Teaching Note | HBS Case Collection | February 2014

Olympus (A)

by Jay W. Lorsch and Suraj Srinivasan

Abstract

As 2012 approached the woes of the financial crisis seemed to be fading, companies were resuming business as usual and some of the scrutiny on corporate governance practices began to recede as well. That is until another major financial scandal emerged in Japan in the fall of 2011. It was slowly revealed that the 92-year-old camera and medical photo-imaging company, Olympus, had been hiding its losses for more than a decade—to the tune of $1.7 billion—long before the current economic pressures, slow job growth, and poor investor confidence plagued the global economy. The fraud renewed the focus on corporate governance policies world-wide, but especially in Japan, where the lack of board independence and a deep-rooted corporate culture entrenched in personal loyalties fostered an environment that made it difficult for scandals such as this to be unveiled, let alone for whistleblowers to come forward about them.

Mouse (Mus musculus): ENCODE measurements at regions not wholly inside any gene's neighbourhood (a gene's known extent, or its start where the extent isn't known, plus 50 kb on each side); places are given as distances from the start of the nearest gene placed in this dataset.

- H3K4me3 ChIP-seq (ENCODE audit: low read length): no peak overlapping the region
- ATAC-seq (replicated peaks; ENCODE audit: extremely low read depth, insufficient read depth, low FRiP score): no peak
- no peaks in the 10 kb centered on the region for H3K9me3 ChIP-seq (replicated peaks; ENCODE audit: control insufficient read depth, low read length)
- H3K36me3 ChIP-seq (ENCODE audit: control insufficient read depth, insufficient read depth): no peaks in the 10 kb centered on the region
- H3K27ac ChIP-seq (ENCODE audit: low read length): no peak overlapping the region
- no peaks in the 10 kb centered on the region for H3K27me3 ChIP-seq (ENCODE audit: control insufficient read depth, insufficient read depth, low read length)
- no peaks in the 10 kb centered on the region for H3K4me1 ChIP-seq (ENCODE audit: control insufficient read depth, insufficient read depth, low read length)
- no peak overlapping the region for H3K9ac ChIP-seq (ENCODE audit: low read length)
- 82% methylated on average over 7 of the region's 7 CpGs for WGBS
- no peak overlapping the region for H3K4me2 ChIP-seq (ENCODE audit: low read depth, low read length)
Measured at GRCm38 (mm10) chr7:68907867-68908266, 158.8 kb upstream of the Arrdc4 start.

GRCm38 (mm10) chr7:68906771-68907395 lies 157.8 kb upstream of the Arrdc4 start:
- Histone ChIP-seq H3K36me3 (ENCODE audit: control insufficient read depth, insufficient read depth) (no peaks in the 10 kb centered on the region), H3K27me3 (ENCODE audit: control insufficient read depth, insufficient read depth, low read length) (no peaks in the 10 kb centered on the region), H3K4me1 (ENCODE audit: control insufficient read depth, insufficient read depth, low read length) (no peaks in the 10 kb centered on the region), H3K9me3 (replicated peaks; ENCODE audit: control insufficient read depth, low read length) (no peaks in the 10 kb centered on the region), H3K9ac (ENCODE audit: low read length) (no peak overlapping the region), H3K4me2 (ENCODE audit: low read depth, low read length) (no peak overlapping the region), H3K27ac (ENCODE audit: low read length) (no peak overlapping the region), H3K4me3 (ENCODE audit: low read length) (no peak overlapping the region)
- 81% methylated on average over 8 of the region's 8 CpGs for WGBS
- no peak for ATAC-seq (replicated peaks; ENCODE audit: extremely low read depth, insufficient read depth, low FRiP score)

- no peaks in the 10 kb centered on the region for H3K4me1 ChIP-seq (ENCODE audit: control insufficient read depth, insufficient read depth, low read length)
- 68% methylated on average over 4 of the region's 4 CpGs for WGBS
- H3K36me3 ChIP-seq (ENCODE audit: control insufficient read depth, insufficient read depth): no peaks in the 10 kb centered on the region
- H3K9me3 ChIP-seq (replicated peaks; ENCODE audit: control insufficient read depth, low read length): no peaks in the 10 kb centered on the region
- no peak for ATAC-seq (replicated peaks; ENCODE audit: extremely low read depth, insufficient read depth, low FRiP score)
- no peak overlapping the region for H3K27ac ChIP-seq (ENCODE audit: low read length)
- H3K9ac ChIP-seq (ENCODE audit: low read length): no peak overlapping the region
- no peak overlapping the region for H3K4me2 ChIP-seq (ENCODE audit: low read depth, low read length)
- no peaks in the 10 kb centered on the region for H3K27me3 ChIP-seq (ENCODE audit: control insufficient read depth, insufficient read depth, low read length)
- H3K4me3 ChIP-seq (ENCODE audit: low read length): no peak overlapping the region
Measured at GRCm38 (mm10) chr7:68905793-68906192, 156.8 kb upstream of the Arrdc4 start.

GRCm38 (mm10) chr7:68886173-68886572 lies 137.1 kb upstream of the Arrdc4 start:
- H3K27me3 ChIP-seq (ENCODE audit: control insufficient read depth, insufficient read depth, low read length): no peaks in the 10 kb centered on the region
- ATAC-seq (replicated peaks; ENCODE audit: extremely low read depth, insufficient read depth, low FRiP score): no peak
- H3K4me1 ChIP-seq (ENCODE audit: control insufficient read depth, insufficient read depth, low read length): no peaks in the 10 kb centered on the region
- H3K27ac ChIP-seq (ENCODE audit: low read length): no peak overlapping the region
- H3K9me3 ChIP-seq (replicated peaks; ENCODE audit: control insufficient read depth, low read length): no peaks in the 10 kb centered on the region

Citation:

Lorsch, Jay W., and Suraj Srinivasan. "Olympus (A)." Harvard Business School Teaching Note 114-072, February 2014.